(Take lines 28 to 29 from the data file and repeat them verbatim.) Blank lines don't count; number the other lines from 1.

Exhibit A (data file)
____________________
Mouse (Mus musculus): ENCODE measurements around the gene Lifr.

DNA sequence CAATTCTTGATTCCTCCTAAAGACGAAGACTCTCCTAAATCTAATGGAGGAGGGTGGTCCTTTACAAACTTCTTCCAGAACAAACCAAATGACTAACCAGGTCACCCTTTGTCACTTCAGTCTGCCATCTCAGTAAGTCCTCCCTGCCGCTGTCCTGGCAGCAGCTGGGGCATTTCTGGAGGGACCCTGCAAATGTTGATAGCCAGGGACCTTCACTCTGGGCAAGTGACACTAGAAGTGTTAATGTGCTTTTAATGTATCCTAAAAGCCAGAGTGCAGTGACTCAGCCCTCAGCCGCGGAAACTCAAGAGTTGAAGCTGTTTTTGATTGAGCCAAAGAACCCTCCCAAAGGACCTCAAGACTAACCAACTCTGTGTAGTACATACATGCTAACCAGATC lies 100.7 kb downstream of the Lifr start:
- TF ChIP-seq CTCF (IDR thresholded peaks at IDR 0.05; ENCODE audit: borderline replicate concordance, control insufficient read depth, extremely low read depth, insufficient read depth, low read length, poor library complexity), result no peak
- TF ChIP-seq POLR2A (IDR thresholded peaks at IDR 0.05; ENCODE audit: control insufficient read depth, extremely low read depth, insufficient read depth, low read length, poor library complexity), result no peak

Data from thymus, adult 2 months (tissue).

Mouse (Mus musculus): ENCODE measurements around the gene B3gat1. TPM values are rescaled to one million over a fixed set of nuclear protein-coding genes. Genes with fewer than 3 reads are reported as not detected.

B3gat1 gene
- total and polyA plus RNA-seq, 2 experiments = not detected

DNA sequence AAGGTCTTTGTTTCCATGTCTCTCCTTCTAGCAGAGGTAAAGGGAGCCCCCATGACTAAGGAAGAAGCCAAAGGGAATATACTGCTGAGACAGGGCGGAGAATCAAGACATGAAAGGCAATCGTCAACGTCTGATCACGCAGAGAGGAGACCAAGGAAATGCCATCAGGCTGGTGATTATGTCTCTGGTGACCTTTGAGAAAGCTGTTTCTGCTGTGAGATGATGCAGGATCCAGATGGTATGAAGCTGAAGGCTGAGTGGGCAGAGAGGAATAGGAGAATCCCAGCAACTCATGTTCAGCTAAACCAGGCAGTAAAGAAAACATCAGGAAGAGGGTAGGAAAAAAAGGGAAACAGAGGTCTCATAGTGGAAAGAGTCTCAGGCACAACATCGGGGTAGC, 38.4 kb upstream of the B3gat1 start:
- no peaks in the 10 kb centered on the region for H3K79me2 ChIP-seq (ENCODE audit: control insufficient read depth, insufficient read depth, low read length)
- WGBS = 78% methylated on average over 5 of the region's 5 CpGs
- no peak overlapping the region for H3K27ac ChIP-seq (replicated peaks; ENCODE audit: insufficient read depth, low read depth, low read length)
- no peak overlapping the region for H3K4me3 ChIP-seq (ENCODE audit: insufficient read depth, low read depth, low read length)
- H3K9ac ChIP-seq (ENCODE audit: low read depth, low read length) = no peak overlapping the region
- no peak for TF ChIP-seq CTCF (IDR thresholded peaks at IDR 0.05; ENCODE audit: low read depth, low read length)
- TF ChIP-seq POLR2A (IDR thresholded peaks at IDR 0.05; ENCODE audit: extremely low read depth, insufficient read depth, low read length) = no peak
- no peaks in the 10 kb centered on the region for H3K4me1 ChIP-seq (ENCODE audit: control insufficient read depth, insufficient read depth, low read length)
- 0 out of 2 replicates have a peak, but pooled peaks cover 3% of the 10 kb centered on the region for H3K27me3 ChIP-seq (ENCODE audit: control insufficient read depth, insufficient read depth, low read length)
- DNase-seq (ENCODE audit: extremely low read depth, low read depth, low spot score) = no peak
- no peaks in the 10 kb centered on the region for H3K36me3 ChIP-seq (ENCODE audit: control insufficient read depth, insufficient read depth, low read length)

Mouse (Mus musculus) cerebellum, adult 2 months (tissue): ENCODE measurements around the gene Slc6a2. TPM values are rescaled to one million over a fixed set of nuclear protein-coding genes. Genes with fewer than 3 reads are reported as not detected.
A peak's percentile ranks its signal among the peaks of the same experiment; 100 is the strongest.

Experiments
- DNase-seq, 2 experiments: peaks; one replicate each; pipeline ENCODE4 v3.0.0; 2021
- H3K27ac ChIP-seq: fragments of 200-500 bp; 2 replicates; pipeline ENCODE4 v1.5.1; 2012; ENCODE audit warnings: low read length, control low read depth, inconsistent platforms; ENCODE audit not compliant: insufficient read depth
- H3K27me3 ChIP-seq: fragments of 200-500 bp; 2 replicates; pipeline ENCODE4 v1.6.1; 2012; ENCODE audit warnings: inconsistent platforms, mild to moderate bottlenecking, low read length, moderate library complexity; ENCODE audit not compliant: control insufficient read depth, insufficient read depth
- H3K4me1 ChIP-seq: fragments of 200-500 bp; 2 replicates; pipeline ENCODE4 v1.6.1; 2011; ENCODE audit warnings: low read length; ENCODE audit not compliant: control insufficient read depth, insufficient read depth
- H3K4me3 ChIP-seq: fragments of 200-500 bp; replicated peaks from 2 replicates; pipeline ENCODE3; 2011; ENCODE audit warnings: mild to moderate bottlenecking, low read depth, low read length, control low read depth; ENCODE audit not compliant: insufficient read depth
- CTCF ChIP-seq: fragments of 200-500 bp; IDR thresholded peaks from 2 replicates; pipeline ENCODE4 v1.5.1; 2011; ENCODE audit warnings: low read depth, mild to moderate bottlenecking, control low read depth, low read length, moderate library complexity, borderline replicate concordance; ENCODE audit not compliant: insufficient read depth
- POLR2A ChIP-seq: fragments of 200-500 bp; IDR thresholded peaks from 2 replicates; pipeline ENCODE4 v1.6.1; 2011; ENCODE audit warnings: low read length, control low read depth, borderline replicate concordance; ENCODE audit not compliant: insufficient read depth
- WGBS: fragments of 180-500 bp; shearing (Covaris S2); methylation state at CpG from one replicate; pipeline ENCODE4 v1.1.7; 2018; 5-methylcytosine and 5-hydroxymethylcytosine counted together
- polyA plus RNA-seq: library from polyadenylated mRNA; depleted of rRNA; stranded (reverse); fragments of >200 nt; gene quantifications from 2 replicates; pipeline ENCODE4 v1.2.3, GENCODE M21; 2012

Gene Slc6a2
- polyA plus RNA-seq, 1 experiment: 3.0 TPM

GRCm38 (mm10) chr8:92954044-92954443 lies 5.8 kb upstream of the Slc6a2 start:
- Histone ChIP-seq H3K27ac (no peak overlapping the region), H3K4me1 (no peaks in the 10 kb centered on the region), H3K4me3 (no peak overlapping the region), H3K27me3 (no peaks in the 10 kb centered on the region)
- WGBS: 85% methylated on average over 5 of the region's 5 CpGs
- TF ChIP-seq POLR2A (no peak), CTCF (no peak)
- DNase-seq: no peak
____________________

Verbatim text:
- H3K4me3 ChIP-seq: fragments of 200-500 bp; replicated peaks from 2 replicates; pipeline ENCODE3; 2011; ENCODE audit warnings: mild to moderate bottlenecking, low read depth, low read length, control low read depth; ENCODE audit not compliant: insufficient read depth
- CTCF ChIP-seq: fragments of 200-500 bp; IDR thresholded peaks from 2 replicates; pipeline ENCODE4 v1.5.1; 2011; ENCODE audit warnings: low read depth, mild to moderate bottlenecking, control low read depth, low read length, moderate library complexity, borderline replicate concordance; ENCODE audit not compliant: insufficient read depth